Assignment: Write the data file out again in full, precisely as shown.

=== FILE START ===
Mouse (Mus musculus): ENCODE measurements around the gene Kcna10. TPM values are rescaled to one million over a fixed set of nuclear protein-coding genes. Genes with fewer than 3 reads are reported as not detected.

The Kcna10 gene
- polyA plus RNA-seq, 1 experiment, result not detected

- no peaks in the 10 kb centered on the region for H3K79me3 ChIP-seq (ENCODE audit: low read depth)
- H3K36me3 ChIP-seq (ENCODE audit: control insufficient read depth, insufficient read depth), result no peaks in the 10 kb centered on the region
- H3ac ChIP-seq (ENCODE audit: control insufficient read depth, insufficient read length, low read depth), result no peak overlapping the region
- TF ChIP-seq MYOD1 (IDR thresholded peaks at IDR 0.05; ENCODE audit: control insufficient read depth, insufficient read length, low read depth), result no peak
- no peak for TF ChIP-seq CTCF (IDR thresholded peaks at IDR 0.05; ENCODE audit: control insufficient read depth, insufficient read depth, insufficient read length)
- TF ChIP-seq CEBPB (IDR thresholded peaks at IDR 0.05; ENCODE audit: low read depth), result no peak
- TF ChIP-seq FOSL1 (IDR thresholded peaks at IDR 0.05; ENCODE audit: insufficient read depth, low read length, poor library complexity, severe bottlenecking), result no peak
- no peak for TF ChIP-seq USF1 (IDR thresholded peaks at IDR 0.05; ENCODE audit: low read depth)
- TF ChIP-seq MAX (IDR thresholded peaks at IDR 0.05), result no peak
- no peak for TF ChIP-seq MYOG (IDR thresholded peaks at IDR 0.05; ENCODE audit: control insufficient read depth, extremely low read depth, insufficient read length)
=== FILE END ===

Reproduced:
Mouse (Mus musculus): ENCODE measurements around the gene Kcna10. TPM values are rescaled to one million over a fixed set of nuclear protein-coding genes. Genes with fewer than 3 reads are reported as not detected.

The Kcna10 gene
- polyA plus RNA-seq, 1 experiment, result not detected

- no peaks in the 10 kb centered on the region for H3K79me3 ChIP-seq (ENCODE audit: low read depth)
- H3K36me3 ChIP-seq (ENCODE audit: control insufficient read depth, insufficient read depth), result no peaks in the 10 kb centered on the region
- H3ac ChIP-seq (ENCODE audit: control insufficient read depth, insufficient read length, low read depth), result no peak overlapping the region
- TF ChIP-seq MYOD1 (IDR thresholded peaks at IDR 0.05; ENCODE audit: control insufficient read depth, insufficient read length, low read depth), result no peak
- no peak for TF ChIP-seq CTCF (IDR thresholded peaks at IDR 0.05; ENCODE audit: control insufficient read depth, insufficient read depth, insufficient read length)
- TF ChIP-seq CEBPB (IDR thresholded peaks at IDR 0.05; ENCODE audit: low read depth), result no peak
- TF ChIP-seq FOSL1 (IDR thresholded peaks at IDR 0.05; ENCODE audit: insufficient read depth, low read length, poor library complexity, severe bottlenecking), result no peak
- no peak for TF ChIP-seq USF1 (IDR thresholded peaks at IDR 0.05; ENCODE audit: low read depth)
- TF ChIP-seq MAX (IDR thresholded peaks at IDR 0.05), result no peak
- no peak for TF ChIP-seq MYOG (IDR thresholded peaks at IDR 0.05; ENCODE audit: control insufficient read depth, extremely low read depth, insufficient read length)